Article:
Could your club follow Bury into oblivion? There’s a one in four chance!

End of the line: A Bury fan at the gates of Gigg Lane.
End of the line: A Bury fan at the gates of Gigg Lane.
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THE biggest crisis facing the Football League since ITV Digital was placed into administration in the Spring of 2002.

That is the stark warning delivered by leading football finance expert Rob Wilson, who estimates that ‘20 to 25 per cent’ of EFL clubs are struggling to make ends meet as they seek to avoid the fate which recently befell Bury.

Parachute payments should be abolished and the EFL should be given that money to redistribute more equally as there is an issue with fairness of competition now.

Finance expert Rob Wilson

It is a message that should send a shudder down the spine of supporters who remember those dark times amid the fall-out of the collapse of the digital television firm in the early Noughties.

Here in Yorkshire, the knock-on effect saw Barnsley placed into administration – in later years, then-chairman John Dennis spoke about how the collapse almost destroyed the club.

Others such as Huddersfield Town, Sheffield Wednesday and Rotherham United were also left feeling the pinch.

Recent financial figures make for grim reading.

Seventy-five per cent of EFL clubs recorded losses, with a combined deficit totalling £388m, in the latest accounts filed.

The likes of Reading, Southend, Morecambe and Oldham all missed wage payments last season and the travails of Bury and Bolton are far from isolated in the view of Wilson.

The desperate events at Bury, who became the first team to drop out of the league since Maidstone’s liquidation in 1992, will increase government pressure on the embattled EFL to ‘get their house in order’ – with the governing body assigned with coming up with some answers fast.

“Yes, unequivocally it is the biggest issue facing clubs since ITV Digital,” Wilson told The Yorkshire Post. “I estimate that around 20 or 25 per cent of Football League clubs are living this ‘hand to mouth’ existence.

“Clubs seem to re-finance something, find another sponsorship or have a good cup run to almost stave off the inevitable.

“What I think is interesting about the Bury case is that the EFL have had their hands burnt, big time. They have been able to hide behind the veil of clubs being the members, setting the rules and being self-regulating.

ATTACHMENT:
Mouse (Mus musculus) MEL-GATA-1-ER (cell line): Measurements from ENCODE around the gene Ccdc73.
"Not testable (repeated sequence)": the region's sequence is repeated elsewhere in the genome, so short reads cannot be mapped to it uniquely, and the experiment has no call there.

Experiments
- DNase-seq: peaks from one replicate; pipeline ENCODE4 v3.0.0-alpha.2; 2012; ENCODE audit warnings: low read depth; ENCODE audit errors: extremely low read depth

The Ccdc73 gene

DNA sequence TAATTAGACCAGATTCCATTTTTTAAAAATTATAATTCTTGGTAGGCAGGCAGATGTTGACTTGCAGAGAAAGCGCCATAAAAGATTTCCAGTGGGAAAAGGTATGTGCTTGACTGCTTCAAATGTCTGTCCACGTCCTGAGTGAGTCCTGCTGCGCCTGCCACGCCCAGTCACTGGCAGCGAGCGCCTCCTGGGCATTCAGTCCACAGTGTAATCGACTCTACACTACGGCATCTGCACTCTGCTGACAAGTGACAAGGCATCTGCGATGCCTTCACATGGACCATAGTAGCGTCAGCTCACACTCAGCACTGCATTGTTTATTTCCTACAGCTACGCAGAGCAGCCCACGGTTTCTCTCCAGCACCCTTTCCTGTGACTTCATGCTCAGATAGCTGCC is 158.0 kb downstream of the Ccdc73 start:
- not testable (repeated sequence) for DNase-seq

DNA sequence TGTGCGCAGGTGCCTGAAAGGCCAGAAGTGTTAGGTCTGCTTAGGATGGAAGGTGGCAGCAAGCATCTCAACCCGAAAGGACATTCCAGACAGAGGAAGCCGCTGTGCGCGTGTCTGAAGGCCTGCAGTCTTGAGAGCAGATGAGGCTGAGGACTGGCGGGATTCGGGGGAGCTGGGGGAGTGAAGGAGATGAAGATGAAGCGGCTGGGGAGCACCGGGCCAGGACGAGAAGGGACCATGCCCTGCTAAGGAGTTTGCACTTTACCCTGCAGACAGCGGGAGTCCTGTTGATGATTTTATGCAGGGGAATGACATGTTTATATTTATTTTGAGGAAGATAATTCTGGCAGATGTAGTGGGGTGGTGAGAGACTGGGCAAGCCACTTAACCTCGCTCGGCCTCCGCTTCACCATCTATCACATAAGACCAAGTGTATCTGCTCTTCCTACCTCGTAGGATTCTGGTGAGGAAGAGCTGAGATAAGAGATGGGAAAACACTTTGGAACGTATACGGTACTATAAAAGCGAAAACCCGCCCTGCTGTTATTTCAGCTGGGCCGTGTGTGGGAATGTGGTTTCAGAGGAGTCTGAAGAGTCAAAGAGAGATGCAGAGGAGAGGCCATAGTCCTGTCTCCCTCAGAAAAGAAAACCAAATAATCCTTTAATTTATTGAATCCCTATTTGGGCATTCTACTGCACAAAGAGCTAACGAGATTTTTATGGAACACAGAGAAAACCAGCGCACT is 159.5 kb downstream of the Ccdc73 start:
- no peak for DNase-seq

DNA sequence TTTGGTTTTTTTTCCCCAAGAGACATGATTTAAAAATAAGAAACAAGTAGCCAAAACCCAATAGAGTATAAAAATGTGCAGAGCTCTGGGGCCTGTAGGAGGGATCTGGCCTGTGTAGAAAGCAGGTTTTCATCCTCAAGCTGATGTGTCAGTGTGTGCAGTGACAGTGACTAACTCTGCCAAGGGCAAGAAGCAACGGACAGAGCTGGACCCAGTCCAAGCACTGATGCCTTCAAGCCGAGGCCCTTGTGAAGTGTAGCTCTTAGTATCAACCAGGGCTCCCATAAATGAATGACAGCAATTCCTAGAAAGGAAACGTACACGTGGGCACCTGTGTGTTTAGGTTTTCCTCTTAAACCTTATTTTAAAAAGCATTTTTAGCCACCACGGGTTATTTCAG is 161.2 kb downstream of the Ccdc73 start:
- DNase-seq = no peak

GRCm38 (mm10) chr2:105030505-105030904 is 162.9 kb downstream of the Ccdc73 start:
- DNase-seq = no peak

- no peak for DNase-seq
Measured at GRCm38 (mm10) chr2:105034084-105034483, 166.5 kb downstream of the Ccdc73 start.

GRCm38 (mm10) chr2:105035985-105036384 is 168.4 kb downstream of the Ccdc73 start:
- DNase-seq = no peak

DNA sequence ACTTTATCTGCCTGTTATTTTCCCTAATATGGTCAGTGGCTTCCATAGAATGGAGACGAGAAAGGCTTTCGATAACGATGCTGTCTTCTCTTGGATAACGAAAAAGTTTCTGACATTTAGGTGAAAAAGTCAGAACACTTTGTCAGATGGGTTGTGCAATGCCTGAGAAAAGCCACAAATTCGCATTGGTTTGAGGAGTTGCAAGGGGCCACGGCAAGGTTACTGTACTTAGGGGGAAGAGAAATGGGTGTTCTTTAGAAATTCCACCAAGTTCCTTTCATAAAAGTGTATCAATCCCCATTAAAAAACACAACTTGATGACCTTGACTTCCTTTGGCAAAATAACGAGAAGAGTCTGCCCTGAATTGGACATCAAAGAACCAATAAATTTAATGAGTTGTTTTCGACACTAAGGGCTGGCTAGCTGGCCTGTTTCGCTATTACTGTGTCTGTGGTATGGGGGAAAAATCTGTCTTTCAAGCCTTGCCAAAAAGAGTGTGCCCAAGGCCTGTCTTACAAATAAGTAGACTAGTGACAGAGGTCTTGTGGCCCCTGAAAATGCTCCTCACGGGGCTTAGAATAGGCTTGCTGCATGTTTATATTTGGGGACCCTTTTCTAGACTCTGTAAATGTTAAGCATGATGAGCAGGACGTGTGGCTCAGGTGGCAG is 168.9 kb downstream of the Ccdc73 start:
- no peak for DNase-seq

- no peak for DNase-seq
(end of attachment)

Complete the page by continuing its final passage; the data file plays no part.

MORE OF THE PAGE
“But this time, they have allowed an owner, in Steve Dale, to come in and make some really bad decisions to kill the club. They had also (previously) let Ken Anderson into Bolton, a guy who had been (previously) disqualified from directing companies for eight years, which is the biggest penalty you can get.

“There’s been a public outcry and the government are getting involved. Think a few years back with Ken Bates at Leeds and Damian Collins MP said there needed to be a public investigation and government intervention.

“I do not think it will go that far, but I think that the government pressure will force the EFL to be much more robust in their regulations now.”

In light of recent events, recriminations towards the EFL from Bury and Bolton supporters and fans’ groups across football for failing to disqualify owners like Dale or Anderson and preventing clubs from spending above their means are both understandable and justifiable.

The clamour for an independent body to be given greater regulatory powers in running football and for the government to start taking the lead has been similarly intense, with an independent review being one likely option, according to Wilson. “It would not surprise me if there was an independent review of what happened at Bury and what the EFL are doing as a governing body as they should rightly be under scrutiny now.

“One of those recommendations might be to have an independent regulator. They don’t tend to do it in professional sport. Fifa have an ethics committee which is supposed to be independent, but is not really.

“Some people are calling on the FA to do something, but it is not really their jurisdiction. There needs to be something between the Premier League and EFL to try and manage the situation more effectively.

“I have been outspoken in saying that parachute payments should be abolished and the EFL should be given that money to redistribute more equally as there is an issue with fairness of competition now.

“Financial Fair Play has not helped the situation, perversely. While it is intended to make sure clubs are a bit more financially sustainable – and they are better than they were five or six years ago – it has also prevented wealthy benefactors coming in and throwing money at it.

“You cannot have a Manchester City, Bournemouth or a Leicester City as rules do not permit it. That makes clubs less attractive acquisitions to owners.

“From a regulatory point of view, the very least that should happen is that the EFL insist that clubs produce management accounts and fully-worked budgets and business plans in advance of the season to quality for a ‘golden share’ (yearly league money).

“They would at least go some way to at least avoid what is happening with Bury and Bolton and games being cancelled.”